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The Most Precious Possession

The Ring of Polycrates in Ancient Religious Narratives

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Eliezer Segal

Finding a precious object – a gem, a ring or a coin – inside the belly of a fish is a favorite motif in western literatures that can be traced back to the Greek historian Herodotus. In Herodotus’ account of the rise and fall of the tyrant Polycrates of Samos, the hero cast his beloved ring, his «most precious possession», into the sea in order to appease or fend off the gods’ envy of his unstoppable successes, but was ultimately disappointed to discover that same ring inside a serving of fish that was placed before him to eat, thereby signaling the beginning of his tragic downfall. The Most Precious Possession: The Ring of Polycrates in Ancient Religious Narratives examines variations on this motif as they appear in ancient religious texts, including the Gospel of Matthew, Jewish Midrash and Talmud, and Augustine’s City of God. It explores how the theme functions in relation to the authors’ respective religious outlooks and literary objectives and what we can learn from these examples about the processes of transmission, interaction and cultural adaptation that occurred among the diverse religious communities of the ancient Mediterranean basin.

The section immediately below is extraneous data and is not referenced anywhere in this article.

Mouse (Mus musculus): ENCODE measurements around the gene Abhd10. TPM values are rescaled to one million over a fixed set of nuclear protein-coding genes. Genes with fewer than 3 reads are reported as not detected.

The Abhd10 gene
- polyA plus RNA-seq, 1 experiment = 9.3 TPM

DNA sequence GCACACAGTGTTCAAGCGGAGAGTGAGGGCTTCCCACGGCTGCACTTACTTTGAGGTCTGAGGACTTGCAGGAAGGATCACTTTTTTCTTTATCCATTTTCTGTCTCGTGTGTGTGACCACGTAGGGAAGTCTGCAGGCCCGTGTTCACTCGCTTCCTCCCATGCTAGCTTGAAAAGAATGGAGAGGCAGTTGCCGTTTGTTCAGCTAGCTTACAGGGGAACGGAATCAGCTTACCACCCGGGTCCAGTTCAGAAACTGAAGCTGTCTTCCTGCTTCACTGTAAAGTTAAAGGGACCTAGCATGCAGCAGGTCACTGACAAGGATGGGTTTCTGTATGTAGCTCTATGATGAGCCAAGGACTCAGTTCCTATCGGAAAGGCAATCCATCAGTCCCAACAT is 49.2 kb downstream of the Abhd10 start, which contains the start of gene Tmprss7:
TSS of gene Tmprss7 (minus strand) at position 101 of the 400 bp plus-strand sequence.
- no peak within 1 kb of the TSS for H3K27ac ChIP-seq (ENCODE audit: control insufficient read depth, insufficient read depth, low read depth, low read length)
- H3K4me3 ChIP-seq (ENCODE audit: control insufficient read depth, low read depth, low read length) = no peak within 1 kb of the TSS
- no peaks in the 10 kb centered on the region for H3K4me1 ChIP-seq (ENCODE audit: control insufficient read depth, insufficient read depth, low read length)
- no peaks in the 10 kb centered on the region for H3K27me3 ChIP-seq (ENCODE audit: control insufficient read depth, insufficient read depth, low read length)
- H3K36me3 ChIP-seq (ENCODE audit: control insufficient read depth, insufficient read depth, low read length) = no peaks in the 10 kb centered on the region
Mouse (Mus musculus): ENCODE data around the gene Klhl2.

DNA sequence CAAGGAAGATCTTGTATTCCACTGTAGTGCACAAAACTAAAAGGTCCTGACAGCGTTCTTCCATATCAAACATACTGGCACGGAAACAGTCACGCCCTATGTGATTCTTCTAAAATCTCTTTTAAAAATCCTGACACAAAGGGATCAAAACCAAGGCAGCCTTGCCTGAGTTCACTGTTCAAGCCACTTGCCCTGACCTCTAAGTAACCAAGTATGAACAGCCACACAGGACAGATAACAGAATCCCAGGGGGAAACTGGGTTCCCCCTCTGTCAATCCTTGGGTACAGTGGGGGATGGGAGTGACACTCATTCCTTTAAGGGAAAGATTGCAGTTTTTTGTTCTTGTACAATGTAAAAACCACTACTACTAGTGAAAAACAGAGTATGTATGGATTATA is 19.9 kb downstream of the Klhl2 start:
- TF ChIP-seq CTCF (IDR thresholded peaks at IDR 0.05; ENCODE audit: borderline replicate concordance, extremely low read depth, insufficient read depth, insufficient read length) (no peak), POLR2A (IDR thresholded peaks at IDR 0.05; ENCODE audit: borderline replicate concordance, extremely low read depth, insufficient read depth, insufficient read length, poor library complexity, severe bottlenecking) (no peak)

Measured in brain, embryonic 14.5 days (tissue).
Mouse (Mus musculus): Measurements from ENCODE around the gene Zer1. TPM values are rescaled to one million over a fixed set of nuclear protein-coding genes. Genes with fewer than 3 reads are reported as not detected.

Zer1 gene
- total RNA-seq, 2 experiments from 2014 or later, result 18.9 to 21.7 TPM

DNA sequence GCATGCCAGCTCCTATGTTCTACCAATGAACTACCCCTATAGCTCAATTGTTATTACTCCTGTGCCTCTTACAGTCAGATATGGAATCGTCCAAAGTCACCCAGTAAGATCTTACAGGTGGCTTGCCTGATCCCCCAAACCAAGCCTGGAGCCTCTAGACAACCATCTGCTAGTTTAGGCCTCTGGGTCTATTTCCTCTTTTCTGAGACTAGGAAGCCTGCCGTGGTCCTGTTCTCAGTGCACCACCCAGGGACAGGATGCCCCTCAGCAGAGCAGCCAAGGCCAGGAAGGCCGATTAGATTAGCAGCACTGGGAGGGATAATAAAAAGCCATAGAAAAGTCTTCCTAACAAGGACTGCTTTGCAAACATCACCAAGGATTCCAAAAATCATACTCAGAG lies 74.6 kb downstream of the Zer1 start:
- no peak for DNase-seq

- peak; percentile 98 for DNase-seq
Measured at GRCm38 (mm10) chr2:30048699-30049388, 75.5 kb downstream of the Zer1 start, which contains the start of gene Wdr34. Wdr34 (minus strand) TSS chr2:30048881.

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Introduction

← xii | 1 → CHAPTER ONE

Extract



“It’s true, is that,” said Nanny Ogg, earnestly. “How many times have you thrown a magic ring into the deepest depths of the ocean and then, when you get home and have a nice bit of turbot for your tea, there it is?”

They considered this in silence.

“Never,” said Granny irritably.1

Stories that tell us about a person who finds a valuable object inside a fish’s belly constitute a very familiar and widely distributed motif that appears frequently in diverse branches of traditional literatures throughout the world—so frequently, indeed, that it has earned the honor of being treated as a universally recognized cliché that may serve as a target of parody with the expectation that normal audiences will recognize the allusion. The motif’s ubiquity is unlikely to be based on any statistical foundation of frequent discoveries of gems in the bellies of actual fish;2 quite the contrary, in most of the settings in which it appears, it is reasonable to surmise that the story is being invoked precisely because its sheer improbability serves to demonstrate its supernatural or miraculous origins.3 Nevertheless, as a narrative device, the pattern is distinctive enough to warrant the hypothesis that its numerous recurrences are more plausibly to be ascribed to literary copying than to coincidence or to the factual authenticity of the reports.

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